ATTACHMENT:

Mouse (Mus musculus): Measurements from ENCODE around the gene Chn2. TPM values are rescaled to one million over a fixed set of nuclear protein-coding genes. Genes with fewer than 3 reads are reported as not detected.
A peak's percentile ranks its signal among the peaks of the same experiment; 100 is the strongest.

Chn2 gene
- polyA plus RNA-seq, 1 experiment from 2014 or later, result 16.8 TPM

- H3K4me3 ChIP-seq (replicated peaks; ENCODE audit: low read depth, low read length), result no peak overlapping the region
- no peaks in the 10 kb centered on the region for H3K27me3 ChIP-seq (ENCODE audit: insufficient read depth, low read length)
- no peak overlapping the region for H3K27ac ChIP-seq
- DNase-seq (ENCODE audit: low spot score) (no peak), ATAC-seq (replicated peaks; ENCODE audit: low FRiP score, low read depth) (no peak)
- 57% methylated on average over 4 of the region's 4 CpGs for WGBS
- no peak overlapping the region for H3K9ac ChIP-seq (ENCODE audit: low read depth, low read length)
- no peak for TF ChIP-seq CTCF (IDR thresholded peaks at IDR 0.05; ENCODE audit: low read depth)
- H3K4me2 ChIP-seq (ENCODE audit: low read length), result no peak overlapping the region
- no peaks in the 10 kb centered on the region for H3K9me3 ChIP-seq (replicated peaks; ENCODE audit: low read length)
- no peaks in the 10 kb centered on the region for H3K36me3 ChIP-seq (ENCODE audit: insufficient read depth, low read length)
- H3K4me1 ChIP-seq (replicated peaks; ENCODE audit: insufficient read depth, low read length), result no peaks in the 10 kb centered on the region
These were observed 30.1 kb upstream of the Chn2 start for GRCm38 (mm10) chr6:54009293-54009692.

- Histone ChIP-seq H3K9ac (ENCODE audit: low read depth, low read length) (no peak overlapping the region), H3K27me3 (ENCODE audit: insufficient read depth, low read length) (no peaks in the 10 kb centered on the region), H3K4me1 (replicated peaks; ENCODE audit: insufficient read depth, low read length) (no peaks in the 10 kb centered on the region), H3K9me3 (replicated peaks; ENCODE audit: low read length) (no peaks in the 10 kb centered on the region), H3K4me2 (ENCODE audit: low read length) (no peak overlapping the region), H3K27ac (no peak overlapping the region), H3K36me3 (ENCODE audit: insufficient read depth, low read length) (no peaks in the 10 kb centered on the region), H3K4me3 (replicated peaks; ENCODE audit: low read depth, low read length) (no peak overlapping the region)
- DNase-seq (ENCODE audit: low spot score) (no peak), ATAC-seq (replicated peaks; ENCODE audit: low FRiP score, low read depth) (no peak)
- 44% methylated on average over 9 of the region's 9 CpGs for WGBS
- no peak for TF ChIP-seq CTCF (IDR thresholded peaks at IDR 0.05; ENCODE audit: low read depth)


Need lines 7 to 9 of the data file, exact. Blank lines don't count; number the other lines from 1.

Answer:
- no peak overlapping the region for H3K27ac ChIP-seq
- DNase-seq (ENCODE audit: low spot score) (no peak), ATAC-seq (replicated peaks; ENCODE audit: low FRiP score, low read depth) (no peak)
- 57% methylated on average over 4 of the region's 4 CpGs for WGBS